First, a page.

Serge Lang


Serge Lang

Infobox Scientist
name = Serge Lang
box_width = 26em


image_width = 250px
caption = Serge Lang (1927-2005)
birth_date = birth date|1927|5|19
birth_place = Paris, France
death_date = death date and age|2005|9|12|1927|5|19
death_place = Berkeley, California
residence = United States
citizenship = French American
nationality =
ethnicity =
field = Mathematics
work_institutions =
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doctoral_students =
known_for = Work in number theory
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prizes =
religion =
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Serge Lang (May 19, 1927September 12, 2005) was a French-born American mathematician. He was known for his work in number theory and for his mathematics textbooks, including the influential "Algebra". He was a member of the Bourbaki group.

He was born in Paris in 1927, and moved with his family to California as a teenager, where he graduated in 1943 from Beverly Hills High School. He subsequently graduated from Caltech in 1946, and received a doctorate from Princeton University in 1951. He had positions at the University of Chicago and Columbia University (from 1955, leaving in 1971 in a dispute). At the time of his death he was professor emeritus of mathematics at Yale University.

Mathematical work

He was a student of Emil Artin at Princeton University. His thesis was on quasi-algebraic closure. He then worked on the geometric analogues of class field theory and diophantine geometry. Later he moved into diophantine approximation and transcendence theory.

A break in research while he was involved in trying to meet 1960s student activism halfway caused him (by his own description) difficulties in picking up the threads afterwards. He wrote on modular forms and modular units, the idea of a 'distribution' on a profinite group, and value distribution theory.

He made a number of conjectures in diophantine geometry: Mordell-Lang conjecture, Bombieri-Lang conjecture, Lang's integral point conjecture, Lang-Trotter conjecture, Lang conjecture on Gamma values, Lang conjecture on analytically hyperbolic varieties.

Books

He was a prolific writer of mathematical texts, often completing one on his summer vacation. Most are at graduate level and aimed at those intending research in number theory. He wrote calculus texts and also prepared a book on group cohomology for Bourbaki.

Lang's "Algebra", a graduate-level introduction to abstract algebra, was a highly influential text that ran through numerous updated editions. His Steele prize citation stated, "Lang's "Algebra" changed the way graduate algebra is taught...It has affected all subsequent graduate-level algebra books." It contained ideas of his teacher, Artin; some of the most interesting passages in "Algebraic Number Theory" also reflect Artin's influence and ideas that might otherwise not have been published in that or any form.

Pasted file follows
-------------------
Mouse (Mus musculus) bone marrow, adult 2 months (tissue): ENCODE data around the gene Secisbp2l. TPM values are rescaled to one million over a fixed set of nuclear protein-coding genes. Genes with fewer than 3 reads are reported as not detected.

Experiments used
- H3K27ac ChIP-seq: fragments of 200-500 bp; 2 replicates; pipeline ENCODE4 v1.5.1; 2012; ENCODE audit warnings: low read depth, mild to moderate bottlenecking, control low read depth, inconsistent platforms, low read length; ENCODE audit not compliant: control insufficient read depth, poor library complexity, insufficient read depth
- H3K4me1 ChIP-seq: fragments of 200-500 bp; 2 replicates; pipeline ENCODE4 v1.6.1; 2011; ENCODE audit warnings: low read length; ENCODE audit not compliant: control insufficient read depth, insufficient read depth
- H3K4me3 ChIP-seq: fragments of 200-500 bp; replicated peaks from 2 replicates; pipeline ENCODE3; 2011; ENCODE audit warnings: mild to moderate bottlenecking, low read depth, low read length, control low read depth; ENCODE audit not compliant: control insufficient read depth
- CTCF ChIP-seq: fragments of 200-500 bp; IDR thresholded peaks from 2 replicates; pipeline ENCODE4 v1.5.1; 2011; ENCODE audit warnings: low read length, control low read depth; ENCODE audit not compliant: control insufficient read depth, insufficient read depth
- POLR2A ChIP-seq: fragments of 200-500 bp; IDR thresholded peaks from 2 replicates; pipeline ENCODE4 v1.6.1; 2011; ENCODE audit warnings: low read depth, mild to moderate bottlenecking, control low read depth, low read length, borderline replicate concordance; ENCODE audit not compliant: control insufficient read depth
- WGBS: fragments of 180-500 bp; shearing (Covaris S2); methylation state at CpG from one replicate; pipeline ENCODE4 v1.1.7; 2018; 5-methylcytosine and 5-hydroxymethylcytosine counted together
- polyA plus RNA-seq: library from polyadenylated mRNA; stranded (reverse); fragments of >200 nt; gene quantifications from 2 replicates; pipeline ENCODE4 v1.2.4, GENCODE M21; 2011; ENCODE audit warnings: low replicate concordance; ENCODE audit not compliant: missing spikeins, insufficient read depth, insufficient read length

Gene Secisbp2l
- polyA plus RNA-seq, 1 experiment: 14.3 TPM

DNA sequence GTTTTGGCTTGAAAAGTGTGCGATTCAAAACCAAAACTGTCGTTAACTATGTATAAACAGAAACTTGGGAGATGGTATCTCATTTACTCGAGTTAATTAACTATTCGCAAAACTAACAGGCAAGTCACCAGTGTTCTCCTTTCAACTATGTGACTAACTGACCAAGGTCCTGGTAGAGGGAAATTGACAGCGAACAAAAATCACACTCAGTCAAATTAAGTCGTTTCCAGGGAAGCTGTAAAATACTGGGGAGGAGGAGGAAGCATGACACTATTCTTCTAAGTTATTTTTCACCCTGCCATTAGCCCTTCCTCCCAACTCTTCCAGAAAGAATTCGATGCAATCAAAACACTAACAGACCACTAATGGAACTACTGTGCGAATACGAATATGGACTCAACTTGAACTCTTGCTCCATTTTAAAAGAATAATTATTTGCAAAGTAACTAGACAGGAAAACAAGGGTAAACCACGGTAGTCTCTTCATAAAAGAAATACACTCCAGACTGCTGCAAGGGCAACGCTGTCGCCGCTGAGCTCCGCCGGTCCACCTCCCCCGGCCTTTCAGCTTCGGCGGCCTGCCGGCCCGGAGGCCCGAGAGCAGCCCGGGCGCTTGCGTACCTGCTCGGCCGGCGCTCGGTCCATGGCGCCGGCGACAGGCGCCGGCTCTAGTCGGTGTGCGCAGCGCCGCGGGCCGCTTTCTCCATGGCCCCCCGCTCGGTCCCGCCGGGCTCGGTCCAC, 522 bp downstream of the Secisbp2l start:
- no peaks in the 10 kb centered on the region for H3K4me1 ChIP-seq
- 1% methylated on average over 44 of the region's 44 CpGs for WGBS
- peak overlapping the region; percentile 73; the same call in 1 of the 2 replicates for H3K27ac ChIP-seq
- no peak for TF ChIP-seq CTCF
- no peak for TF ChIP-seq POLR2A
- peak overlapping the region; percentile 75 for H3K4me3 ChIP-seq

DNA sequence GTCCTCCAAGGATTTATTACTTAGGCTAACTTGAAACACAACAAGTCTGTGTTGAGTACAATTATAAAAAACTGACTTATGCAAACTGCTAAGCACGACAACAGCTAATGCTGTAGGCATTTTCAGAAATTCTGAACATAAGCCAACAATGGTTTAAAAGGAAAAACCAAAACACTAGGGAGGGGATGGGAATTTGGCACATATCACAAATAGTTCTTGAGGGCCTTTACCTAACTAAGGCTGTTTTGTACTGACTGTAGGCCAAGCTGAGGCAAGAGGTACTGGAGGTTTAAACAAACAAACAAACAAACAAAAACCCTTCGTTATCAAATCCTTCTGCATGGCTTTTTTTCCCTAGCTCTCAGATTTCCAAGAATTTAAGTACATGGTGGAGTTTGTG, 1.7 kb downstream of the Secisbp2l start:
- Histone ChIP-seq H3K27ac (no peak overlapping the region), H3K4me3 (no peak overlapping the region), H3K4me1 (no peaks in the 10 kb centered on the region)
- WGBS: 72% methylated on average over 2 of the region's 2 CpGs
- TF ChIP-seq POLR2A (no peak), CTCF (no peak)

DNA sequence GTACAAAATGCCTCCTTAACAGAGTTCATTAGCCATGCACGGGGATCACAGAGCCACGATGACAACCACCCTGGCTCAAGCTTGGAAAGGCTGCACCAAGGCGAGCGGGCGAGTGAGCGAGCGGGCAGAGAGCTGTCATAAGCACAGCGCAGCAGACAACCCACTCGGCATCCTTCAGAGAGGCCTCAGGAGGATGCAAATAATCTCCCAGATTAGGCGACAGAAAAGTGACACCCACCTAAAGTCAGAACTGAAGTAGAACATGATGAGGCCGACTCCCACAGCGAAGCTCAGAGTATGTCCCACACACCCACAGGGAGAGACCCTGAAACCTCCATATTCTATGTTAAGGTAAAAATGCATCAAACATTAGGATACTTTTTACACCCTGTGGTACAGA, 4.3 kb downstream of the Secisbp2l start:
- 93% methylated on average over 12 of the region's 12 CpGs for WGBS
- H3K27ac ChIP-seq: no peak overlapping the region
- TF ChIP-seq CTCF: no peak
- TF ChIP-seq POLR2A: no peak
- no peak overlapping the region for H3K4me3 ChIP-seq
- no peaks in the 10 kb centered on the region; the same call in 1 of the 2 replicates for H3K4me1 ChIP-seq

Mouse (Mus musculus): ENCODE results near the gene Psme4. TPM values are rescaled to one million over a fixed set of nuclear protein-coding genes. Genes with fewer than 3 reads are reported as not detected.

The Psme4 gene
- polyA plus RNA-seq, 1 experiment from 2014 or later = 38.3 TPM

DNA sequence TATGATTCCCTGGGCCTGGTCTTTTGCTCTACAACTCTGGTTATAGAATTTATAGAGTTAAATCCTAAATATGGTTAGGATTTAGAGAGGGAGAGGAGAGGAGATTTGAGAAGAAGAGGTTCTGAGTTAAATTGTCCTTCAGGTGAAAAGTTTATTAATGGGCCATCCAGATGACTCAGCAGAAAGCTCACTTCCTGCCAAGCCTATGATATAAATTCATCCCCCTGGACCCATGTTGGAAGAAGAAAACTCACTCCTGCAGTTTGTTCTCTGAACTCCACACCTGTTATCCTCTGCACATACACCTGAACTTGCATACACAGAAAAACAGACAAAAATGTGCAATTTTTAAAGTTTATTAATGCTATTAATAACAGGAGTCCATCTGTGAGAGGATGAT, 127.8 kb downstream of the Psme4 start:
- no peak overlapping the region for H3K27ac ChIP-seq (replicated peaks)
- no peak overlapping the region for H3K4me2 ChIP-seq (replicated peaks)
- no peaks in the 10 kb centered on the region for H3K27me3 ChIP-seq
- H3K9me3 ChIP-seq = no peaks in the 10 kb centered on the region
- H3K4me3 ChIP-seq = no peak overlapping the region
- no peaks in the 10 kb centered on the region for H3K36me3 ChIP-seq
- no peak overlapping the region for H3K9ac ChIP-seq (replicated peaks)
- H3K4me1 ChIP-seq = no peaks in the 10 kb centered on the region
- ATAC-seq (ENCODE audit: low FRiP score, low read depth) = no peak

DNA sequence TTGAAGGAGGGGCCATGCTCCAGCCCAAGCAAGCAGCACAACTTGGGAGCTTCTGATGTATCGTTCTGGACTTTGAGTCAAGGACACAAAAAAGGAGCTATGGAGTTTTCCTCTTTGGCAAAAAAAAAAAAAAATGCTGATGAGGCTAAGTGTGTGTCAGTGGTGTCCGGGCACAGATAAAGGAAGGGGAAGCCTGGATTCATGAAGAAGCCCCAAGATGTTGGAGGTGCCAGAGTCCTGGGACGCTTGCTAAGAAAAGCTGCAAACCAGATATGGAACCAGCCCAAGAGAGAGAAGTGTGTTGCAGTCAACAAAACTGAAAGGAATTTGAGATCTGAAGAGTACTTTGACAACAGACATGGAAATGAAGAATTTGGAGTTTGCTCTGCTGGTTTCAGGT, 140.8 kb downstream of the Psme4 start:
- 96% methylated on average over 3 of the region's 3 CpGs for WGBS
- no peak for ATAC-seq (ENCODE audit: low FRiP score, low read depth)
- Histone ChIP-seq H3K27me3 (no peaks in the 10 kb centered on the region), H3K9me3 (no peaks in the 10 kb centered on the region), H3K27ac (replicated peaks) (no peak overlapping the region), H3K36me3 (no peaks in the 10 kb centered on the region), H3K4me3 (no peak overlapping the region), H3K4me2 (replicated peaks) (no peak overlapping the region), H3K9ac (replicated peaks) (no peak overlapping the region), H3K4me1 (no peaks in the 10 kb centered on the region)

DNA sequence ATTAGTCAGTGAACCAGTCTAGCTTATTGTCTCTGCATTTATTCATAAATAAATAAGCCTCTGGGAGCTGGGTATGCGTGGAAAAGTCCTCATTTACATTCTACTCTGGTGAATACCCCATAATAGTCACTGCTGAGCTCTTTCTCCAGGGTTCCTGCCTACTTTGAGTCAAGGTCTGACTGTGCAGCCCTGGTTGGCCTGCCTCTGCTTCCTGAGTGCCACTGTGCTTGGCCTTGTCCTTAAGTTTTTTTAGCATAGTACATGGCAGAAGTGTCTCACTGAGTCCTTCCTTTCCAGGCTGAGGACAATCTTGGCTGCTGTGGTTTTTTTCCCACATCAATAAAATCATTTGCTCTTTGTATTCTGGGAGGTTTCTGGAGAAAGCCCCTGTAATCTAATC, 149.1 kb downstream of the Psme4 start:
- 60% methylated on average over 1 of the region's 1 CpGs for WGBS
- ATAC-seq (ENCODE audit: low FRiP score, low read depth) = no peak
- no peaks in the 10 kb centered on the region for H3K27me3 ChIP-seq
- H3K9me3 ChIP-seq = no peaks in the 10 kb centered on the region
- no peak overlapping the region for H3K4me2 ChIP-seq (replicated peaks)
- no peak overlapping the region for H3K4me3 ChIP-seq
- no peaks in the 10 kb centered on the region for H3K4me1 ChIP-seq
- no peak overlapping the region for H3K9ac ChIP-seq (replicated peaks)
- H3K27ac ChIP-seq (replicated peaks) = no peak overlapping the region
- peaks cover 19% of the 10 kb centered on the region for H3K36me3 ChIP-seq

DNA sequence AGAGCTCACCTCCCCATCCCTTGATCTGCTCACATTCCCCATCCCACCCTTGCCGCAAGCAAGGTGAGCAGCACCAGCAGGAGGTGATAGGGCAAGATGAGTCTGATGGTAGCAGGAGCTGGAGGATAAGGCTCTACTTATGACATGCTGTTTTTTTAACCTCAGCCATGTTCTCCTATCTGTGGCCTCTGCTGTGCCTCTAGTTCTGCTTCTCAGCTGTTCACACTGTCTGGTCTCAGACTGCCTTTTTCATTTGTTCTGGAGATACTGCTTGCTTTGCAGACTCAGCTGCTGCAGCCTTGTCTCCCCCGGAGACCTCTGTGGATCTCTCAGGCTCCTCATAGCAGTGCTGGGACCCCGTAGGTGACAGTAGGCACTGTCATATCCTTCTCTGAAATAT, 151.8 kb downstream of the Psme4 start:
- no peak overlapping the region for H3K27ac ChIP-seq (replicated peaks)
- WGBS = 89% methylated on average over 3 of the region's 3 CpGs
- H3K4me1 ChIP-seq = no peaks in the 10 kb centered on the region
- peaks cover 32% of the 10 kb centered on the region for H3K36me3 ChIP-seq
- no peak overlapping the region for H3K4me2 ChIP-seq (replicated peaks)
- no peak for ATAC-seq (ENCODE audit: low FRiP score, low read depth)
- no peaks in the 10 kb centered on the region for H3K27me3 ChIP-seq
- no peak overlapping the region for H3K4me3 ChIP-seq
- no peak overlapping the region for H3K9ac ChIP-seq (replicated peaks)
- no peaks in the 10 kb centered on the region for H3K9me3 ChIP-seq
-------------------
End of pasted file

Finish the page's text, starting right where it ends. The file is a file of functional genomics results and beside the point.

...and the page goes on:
In Lang's obituary article in the "Yale Daily News", colleague Peter Jones said that Lang's work is believed to have surpassed the record total output of Leonhard Euler, a prolific 18th century mathematician. [http://www.yaledailynews.com/Article.aspx?ArticleID=29843]

Awards as expositor

Lang was noted for his eagerness for contact with students. Many of his students at Yale considered him to be one of the greatest teachers of mathematics in the world. He won a Leroy P. Steele Prize for Mathematical Exposition (1999) from the American Mathematical Society. In 1960, he won the sixth Frank Nelson Cole Prize in Algebra for his paper "Unramified class field theory over function fields in several variables" (Annals of Mathematics, Series 2, volume 64 (1956), pp. 285-325).

Activism

In addition to being a mathematician, Lang spent much of his time engaged in politics. He was active in opposition to the Vietnam War. He volunteered in the 1966 anti-war campaign of Robert Scheer (and later wrote a book about it entitled "The Scheer Campaign"). He later quit his position at Columbia in 1971 over the university's treatment of anti-war protesters.

He was also engaged in several "whistle blowing" crusades to challenge anyone he believed was spreading misinformation or misusing science or mathematics to further their own goals.

He attacked the 1977 Survey of the American Professoriate, an opinion questionnaire that Seymour Martin Lipset and E. C. Ladd had sent to thousands of college professors in the United States, accusing it of containing numerous biased and loaded questions. This led to a public and highly acrimonious conflict.